Even though jury duty is among those civic responsibilities that many people despise, keep in mind that it is a valid reason to miss work.
It should be noted that the Florida rule mandates employers to grant employees time off for this function. It also prohibits them from pressuring to discharge anyone who is summoned for jury duty or serves on a jury. Employers aren’t mandated to compensate employees who serve on juries.
Maternity and Paternity Leave
In the state of Florida, there are no rules and regulations requesting employers to pay workers for maternity or paternity leave. Note that new parents who work in the Florida public sector are entitled to a maximum of six weeks leave to take care of their newborn or newly adopted child.
It should also be noted that this applies to those looking to care for a spouse with disabilities prior to and after childbirth. Remember that until otherwise stated by the law, this period is unpaid.
Although the Federal Family Medical Leave Act gives room for 12 weeks of unpaid leave for new parent obligations for both private and public sector employees, keep in mind that this is only accessible to employees if their company has far more than 50 employees within a 75-mile radius.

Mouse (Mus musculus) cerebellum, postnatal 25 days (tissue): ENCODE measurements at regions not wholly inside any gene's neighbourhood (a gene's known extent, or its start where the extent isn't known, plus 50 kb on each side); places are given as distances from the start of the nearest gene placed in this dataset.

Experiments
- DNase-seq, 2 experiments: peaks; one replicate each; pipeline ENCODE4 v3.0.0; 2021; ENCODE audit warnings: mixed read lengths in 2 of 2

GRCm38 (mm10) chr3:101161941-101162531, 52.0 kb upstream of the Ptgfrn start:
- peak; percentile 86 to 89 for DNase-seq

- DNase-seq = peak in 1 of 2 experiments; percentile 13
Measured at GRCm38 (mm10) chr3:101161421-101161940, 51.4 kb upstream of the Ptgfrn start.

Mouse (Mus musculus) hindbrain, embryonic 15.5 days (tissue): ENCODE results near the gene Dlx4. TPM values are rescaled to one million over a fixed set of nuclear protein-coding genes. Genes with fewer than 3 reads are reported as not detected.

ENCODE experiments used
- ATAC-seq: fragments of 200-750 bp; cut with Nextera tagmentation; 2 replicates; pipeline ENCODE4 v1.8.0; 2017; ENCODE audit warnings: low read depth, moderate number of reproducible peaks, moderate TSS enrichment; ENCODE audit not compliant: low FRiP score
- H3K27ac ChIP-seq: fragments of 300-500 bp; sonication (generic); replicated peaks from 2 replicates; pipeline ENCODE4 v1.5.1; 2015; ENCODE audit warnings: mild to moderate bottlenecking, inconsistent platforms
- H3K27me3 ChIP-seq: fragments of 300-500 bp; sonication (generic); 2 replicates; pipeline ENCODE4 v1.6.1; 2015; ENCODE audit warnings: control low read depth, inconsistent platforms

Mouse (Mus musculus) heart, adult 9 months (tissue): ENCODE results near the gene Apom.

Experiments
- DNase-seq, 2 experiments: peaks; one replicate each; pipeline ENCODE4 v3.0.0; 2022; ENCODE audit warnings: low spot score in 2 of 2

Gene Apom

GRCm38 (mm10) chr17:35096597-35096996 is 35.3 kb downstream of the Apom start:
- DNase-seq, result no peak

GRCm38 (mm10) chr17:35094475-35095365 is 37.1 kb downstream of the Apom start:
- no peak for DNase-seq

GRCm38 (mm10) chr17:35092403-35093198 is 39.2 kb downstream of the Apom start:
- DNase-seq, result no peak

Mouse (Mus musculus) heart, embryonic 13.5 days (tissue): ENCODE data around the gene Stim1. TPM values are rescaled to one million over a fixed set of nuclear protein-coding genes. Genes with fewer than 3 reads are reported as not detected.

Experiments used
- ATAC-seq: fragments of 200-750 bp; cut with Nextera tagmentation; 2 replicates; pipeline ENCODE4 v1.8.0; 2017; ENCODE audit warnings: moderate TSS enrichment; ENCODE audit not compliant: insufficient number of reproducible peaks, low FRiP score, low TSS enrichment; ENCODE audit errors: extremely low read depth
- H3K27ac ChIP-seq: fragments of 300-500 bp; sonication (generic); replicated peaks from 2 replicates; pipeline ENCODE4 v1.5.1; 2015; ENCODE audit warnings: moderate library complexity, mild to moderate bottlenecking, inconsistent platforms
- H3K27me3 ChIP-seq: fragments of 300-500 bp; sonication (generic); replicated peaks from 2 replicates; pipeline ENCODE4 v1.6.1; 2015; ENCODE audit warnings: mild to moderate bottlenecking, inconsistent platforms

Nursing Mother Breaks
According to federal law, employers of labor must give mothers enough time to express breast milk for nursing babies up to a year old. However, keep in mind that the break should adhere to certain guidelines:
- To express breast milk easily and successfully, a reasonable time frame should be made available.
- A private area that is designed to protect from view and encroachment by coworkers and the general public should be made available. Restrooms don’t meet this requirement.
If you were refused a break for the purpose of expressing milk, you can file a legal case.
Florida Vacation Pay
Private employers in Florida are not required to provide any paid or unpaid holidays. According to findings, Florida formally recognises 19 holidays, many of which are paid days off for public employees. Among these holidays are: